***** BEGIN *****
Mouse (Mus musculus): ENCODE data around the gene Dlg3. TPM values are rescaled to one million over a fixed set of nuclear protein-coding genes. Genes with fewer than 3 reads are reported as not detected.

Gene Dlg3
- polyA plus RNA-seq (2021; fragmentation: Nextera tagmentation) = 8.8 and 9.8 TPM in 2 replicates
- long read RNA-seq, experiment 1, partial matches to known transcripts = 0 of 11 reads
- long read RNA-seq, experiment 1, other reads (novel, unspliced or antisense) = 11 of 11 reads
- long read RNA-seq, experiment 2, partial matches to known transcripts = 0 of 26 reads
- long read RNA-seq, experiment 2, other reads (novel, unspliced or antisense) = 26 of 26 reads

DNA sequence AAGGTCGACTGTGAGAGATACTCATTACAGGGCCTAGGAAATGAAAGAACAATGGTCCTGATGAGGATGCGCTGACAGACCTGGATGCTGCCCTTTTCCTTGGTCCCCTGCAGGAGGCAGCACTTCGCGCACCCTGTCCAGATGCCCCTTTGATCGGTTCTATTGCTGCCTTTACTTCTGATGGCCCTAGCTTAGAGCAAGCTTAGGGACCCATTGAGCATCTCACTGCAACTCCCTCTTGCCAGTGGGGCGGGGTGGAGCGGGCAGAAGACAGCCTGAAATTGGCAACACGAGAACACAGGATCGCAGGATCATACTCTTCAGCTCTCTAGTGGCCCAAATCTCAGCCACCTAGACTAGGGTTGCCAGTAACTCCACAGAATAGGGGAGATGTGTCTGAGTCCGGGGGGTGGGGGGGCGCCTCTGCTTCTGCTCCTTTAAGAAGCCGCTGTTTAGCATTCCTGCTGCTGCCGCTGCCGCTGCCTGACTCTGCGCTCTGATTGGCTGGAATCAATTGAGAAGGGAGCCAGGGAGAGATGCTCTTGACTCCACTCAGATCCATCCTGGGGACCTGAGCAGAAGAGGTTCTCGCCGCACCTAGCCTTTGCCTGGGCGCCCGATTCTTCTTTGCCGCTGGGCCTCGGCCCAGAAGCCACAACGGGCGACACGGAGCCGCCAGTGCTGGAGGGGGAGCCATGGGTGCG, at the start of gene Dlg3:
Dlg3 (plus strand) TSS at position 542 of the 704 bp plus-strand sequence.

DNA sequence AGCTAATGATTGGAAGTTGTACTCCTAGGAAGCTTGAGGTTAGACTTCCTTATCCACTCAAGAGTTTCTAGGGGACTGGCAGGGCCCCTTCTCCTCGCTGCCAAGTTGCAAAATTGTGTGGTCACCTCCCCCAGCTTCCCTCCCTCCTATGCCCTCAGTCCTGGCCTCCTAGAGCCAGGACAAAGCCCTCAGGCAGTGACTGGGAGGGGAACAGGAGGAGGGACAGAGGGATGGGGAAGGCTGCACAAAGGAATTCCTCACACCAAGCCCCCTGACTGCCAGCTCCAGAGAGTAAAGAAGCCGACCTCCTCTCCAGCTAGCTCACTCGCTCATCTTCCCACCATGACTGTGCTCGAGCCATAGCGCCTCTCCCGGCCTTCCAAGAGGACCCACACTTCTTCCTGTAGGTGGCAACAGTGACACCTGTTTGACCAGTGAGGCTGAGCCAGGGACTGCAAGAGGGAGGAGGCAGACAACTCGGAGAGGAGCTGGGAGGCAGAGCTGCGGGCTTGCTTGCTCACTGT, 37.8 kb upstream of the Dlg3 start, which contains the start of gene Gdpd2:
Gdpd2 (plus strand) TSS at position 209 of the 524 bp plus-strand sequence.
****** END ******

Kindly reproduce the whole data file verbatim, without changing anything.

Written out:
Mouse (Mus musculus): ENCODE data around the gene Dlg3. TPM values are rescaled to one million over a fixed set of nuclear protein-coding genes. Genes with fewer than 3 reads are reported as not detected.

Gene Dlg3
- polyA plus RNA-seq (2021; fragmentation: Nextera tagmentation) = 8.8 and 9.8 TPM in 2 replicates
- long read RNA-seq, experiment 1, partial matches to known transcripts = 0 of 11 reads
- long read RNA-seq, experiment 1, other reads (novel, unspliced or antisense) = 11 of 11 reads
- long read RNA-seq, experiment 2, partial matches to known transcripts = 0 of 26 reads
- long read RNA-seq, experiment 2, other reads (novel, unspliced or antisense) = 26 of 26 reads

DNA sequence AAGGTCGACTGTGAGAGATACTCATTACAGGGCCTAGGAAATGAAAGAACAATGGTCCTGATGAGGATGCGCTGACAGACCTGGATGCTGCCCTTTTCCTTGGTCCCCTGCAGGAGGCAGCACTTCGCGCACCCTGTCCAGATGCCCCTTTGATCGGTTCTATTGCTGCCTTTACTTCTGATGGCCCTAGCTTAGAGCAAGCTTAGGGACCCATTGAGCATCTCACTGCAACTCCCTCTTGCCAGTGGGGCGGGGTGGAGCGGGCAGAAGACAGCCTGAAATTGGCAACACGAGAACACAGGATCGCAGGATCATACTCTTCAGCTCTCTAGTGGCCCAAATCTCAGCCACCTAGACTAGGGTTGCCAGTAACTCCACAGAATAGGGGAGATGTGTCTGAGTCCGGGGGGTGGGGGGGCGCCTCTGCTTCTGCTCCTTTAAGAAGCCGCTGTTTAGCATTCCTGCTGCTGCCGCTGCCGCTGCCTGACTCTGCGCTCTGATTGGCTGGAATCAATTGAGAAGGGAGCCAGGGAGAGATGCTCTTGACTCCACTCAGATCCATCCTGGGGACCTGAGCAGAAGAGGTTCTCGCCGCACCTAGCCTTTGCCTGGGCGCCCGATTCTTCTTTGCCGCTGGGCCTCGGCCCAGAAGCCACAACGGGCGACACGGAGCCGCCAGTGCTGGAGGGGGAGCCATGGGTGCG, at the start of gene Dlg3:
Dlg3 (plus strand) TSS at position 542 of the 704 bp plus-strand sequence.

DNA sequence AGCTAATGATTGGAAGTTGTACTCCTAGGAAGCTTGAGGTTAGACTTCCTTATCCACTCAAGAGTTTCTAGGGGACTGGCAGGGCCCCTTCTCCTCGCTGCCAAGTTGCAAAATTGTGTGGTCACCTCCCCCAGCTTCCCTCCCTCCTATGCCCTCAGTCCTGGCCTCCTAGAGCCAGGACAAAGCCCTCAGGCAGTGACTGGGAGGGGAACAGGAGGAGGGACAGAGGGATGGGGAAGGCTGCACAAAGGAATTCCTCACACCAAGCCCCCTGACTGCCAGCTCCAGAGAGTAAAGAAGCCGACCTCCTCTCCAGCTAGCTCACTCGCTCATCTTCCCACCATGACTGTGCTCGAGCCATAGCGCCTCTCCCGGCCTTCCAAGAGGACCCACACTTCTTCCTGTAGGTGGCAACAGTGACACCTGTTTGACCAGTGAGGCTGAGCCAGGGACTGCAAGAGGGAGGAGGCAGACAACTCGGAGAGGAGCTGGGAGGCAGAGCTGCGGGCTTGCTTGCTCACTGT, 37.8 kb upstream of the Dlg3 start, which contains the start of gene Gdpd2:
Gdpd2 (plus strand) TSS at position 209 of the 524 bp plus-strand sequence.